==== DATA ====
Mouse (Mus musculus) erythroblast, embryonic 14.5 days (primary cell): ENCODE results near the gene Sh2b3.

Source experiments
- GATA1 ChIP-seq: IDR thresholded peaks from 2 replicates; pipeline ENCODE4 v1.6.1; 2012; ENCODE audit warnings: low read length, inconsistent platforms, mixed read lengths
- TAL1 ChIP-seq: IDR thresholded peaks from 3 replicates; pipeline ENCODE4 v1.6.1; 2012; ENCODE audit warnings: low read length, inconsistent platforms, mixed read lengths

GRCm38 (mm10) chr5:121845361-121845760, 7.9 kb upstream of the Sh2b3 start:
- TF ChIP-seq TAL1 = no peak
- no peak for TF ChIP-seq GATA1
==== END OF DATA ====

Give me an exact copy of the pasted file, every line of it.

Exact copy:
Mouse (Mus musculus) erythroblast, embryonic 14.5 days (primary cell): ENCODE results near the gene Sh2b3.

Source experiments
- GATA1 ChIP-seq: IDR thresholded peaks from 2 replicates; pipeline ENCODE4 v1.6.1; 2012; ENCODE audit warnings: low read length, inconsistent platforms, mixed read lengths
- TAL1 ChIP-seq: IDR thresholded peaks from 3 replicates; pipeline ENCODE4 v1.6.1; 2012; ENCODE audit warnings: low read length, inconsistent platforms, mixed read lengths

GRCm38 (mm10) chr5:121845361-121845760, 7.9 kb upstream of the Sh2b3 start:
- TF ChIP-seq TAL1 = no peak
- no peak for TF ChIP-seq GATA1